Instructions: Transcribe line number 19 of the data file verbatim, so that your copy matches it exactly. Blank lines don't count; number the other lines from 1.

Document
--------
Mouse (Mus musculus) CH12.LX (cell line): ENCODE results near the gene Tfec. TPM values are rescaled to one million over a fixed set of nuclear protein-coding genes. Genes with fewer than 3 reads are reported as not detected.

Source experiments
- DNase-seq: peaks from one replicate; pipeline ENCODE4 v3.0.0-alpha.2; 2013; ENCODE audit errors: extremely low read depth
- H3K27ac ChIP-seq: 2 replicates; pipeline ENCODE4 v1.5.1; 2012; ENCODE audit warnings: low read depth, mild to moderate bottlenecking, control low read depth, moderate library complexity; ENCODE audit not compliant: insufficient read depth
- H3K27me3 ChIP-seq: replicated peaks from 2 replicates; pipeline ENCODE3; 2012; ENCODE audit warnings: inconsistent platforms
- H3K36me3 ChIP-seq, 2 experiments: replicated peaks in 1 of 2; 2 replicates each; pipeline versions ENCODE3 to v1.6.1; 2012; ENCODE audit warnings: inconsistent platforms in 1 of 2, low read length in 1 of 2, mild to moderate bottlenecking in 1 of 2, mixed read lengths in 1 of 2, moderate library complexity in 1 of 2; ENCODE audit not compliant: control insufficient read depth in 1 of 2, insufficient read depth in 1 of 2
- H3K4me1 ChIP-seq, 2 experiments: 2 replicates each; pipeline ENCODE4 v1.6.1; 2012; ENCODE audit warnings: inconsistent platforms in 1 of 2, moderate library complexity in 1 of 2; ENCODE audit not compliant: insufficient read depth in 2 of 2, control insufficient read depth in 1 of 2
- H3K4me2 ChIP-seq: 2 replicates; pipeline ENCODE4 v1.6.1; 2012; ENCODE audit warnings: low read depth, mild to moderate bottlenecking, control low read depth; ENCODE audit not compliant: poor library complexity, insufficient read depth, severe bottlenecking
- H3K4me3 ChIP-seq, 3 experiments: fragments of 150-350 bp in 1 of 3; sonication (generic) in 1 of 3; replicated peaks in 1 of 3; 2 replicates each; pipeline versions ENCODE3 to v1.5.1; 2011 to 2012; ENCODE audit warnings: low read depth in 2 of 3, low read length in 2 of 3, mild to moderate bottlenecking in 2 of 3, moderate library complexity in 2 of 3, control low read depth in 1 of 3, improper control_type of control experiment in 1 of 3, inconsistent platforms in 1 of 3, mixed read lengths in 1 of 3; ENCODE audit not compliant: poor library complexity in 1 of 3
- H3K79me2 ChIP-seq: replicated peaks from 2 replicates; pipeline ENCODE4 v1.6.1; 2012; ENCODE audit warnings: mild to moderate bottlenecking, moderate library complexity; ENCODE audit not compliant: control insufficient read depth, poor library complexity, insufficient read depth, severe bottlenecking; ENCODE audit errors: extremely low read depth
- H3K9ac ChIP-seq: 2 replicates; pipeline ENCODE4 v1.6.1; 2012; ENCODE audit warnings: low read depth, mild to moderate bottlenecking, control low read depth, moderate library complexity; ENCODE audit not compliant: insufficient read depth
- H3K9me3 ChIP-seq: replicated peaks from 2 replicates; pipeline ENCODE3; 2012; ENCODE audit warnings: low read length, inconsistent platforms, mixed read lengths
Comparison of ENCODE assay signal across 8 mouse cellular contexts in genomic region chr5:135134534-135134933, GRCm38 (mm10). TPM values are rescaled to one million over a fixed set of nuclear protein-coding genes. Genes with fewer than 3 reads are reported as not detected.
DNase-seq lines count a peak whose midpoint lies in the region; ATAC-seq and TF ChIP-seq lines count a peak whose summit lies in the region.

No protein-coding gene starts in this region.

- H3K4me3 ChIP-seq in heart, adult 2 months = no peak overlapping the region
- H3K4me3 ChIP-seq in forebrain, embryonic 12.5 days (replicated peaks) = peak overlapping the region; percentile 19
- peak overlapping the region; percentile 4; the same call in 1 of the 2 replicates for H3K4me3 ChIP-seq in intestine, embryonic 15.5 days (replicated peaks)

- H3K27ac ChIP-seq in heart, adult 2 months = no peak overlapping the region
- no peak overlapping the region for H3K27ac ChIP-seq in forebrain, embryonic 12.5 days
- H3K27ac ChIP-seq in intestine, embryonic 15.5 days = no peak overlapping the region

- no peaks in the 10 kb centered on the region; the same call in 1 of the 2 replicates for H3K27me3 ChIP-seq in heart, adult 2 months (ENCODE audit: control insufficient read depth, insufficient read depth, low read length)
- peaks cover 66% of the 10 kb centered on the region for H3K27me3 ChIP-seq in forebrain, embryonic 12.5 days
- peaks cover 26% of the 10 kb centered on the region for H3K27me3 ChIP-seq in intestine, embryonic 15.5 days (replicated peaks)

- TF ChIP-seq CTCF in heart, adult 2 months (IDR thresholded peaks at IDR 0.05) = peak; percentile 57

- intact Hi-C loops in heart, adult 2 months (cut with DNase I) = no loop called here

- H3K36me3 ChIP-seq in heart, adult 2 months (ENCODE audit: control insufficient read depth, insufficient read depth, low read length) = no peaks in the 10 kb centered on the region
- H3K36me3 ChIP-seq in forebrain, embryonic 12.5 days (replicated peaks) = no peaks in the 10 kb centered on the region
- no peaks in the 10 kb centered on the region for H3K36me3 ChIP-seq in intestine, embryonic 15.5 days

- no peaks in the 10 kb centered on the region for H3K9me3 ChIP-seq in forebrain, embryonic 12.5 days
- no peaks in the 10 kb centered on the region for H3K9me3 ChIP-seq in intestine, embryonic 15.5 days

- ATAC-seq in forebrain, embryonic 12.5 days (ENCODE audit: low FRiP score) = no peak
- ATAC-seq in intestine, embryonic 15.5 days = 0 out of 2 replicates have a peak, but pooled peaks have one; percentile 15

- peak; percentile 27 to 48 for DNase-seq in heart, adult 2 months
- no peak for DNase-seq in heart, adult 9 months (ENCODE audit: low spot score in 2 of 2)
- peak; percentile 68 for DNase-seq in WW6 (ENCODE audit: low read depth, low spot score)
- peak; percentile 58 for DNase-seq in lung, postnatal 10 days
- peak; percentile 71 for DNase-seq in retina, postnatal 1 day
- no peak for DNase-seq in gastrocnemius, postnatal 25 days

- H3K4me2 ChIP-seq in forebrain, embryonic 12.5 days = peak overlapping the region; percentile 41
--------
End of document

- H3K27ac ChIP-seq in heart, adult 2 months = no peak overlapping the region